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Atatürk
Posted: Wednesday, June 12, 2019 3:28:00 AM

Rank: Advanced Member

Joined: 10/25/2018
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Location: İstanbul, Istanbul, Turkey
I will call you by 5 pm.

I will call you before 5 pm.

Both fine?

Ite, maledicti, in ignem aeternum!
Drag0nspeaker
Posted: Wednesday, June 12, 2019 3:41:36 AM

Rank: Advanced Member

Joined: 9/12/2011
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Location: Livingston, Scotland, United Kingdom
Hi!
They are both fine to me.

The only (minor) difference seems to be that:

"I will call you by 5 pm" makes me think that I should expect the call at a few minutes to five, probably - though it may be earlier.

"I will call you before 5 pm" makes me expect the call a bit earlier - though it may be just before five.

Wyrd bið ful aræd - bull!
Blodybeef
Posted: Wednesday, June 12, 2019 4:28:32 AM

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Joined: 9/15/2009
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Location: Ataşehir, Istanbul, Turkey
Quote:
"I will call you by 5 pm" makes me think that I should expect the call at a few minutes to five, probably - though it may be earlier.

"I will call you before 5 pm" makes me expect the call a bit earlier - though it may be just before five.



In my opinion, however :
"I will call you by 5 pm" i.e. I will call within 5 minutes of (early or late[±]) 5 pm.
"I will call you before 5 pm" i.e. I know you will be leaving work at 5 pm, so I will call whenever possible, until 5 pm (maybe 3 pm or half past 4 pm [by the way, is it ok to use 4,5 pm? or should I have written 4:30 pm?]).

“Integrity is doing the right thing, even when no one is watching." ― C.S. Lewis
Drag0nspeaker
Posted: Wednesday, June 12, 2019 5:39:35 AM

Rank: Advanced Member

Joined: 9/12/2011
Posts: 32,978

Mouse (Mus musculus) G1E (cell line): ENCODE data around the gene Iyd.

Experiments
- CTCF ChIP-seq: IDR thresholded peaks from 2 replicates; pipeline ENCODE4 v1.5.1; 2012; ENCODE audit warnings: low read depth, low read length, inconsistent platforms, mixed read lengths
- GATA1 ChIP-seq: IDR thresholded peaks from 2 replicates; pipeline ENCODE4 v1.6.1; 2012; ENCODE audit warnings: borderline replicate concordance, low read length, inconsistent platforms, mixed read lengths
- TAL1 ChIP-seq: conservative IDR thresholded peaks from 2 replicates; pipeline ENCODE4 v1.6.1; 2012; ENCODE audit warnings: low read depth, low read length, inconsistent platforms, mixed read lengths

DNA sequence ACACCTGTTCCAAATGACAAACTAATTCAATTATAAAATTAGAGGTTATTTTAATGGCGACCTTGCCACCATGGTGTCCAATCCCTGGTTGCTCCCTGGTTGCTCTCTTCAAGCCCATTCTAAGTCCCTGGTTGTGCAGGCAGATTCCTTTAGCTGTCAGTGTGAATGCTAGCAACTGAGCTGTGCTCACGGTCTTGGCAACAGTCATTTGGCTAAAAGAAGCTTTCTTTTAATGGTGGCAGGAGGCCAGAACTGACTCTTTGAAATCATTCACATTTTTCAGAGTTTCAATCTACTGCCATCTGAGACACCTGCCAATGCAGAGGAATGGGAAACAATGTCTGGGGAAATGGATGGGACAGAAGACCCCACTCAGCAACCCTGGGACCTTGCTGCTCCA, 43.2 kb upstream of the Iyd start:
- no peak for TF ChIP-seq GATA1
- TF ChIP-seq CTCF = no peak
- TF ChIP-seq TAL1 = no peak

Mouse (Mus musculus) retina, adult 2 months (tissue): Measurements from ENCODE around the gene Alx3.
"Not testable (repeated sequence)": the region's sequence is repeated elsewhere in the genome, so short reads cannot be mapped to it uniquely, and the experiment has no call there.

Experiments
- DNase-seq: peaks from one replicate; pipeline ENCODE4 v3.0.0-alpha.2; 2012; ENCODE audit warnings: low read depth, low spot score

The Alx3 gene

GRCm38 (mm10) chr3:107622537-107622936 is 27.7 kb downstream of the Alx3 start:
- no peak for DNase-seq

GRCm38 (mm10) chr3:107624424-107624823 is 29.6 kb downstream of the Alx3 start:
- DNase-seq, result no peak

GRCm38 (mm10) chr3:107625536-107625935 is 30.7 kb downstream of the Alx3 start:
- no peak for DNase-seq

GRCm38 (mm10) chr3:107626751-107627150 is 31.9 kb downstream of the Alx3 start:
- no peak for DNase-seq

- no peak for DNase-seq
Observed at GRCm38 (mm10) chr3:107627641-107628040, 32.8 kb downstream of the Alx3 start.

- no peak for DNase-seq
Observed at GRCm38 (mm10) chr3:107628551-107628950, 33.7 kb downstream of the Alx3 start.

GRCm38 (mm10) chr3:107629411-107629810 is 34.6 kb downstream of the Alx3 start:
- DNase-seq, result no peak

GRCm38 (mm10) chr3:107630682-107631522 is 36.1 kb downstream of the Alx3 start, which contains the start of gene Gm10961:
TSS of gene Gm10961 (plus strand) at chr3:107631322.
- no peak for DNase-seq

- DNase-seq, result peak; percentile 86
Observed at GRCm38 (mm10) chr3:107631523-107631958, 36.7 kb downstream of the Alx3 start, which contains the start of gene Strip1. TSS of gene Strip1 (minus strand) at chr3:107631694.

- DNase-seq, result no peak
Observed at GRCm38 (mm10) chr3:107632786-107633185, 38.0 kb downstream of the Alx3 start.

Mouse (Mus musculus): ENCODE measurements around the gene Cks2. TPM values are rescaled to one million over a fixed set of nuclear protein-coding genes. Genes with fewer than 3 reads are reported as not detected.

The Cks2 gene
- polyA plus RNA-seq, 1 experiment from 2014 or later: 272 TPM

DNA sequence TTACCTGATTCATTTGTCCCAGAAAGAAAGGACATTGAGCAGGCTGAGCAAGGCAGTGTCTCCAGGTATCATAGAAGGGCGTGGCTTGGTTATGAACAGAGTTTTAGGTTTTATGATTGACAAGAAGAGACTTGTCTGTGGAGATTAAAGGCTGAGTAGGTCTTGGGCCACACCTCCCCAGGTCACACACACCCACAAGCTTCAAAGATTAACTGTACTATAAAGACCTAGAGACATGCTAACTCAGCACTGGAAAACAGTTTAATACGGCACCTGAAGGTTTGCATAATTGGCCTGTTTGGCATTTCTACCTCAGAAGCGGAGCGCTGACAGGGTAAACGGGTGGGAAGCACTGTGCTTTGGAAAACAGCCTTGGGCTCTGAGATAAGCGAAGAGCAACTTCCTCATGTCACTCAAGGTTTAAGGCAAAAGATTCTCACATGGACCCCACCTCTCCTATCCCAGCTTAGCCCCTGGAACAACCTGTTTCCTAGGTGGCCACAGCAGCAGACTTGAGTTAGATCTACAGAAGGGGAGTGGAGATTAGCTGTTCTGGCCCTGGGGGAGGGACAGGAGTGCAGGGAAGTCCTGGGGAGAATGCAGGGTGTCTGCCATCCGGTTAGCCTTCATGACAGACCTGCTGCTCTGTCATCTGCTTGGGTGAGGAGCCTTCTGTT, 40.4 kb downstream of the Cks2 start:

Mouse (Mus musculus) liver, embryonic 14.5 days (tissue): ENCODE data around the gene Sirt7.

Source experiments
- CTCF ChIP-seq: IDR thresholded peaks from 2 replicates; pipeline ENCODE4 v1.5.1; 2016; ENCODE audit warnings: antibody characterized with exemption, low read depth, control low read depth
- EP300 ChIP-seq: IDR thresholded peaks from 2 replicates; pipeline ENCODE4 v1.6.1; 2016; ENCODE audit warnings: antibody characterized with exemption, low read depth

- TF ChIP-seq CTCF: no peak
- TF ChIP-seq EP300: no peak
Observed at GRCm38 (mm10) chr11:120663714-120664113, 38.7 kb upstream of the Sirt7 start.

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Location: Livingston, Scotland, United Kingdom
Hi Blodybeef.

No, it doesn't work to say "4.5 pm" instead of "4:30 pm".

I would normally (in speech) say "half past four" - never "four thirty".

"Twenty-three (minutes) to six" not "five thirty-seven".
"Eighteen past five" not "five-eighteen".

***************
If you told me you would ring me by five and didn't ring till three minutes past, I would definitely consider you to be LATE.

If you mean "sometime between five to five and five past five" the phrase is "about five" or "around five".


Wyrd bið ful aræd - bull!
Blodybeef
Posted: Wednesday, June 12, 2019 6:42:02 AM

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Location: Ataşehir, Istanbul, Turkey
Quote:
If you told me you would ring me by five and didn't ring till three minutes past, I would definitely consider you to be LATE.


Late as in Late Mr. Blodybeef? Boo hoo!



My interpretation must be a mediterranean thing Think We are a bit lax, you know.

Going further south, "by" might even mean around half hour Anxious

“Integrity is doing the right thing, even when no one is watching." ― C.S. Lewis
Drag0nspeaker
Posted: Wednesday, June 12, 2019 6:54:09 AM

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Joined: 9/12/2011
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Location: Livingston, Scotland, United Kingdom
Blodybeef wrote:
Late as in Late Mr. Blodybeef? Boo hoo!
Possibly . . .Pray Pray

Quote:
My interpretation might be a Mediterranean thing Think We are a bit lax, you know.

Going further south, "by" might even mean around half hour Anxious

By the time you get as far south as South Africa, it becomes wild.

"I'll do it now" means something like "in the next few hours".
"Soon" - well, that could be anytime before Judgement Day.

Never mind mañana.

Wyrd bið ful aræd - bull!
Wilmar (USA)
Posted: Wednesday, June 12, 2019 6:58:30 AM

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Location: Vinton, Iowa, United States
Must disagree, though I am not arguing that you don't actually say these things...
I would also note that the common wording changed when we generally switched from analog to digital timekeeping pieces.



I would normally (in speech) say "half past four" - never "four thirty".
--- I ALWAYS say "four thirty". The "half past" expression may be "primarily British".

"Twenty-three (minutes) to six" not "five thirty-seven".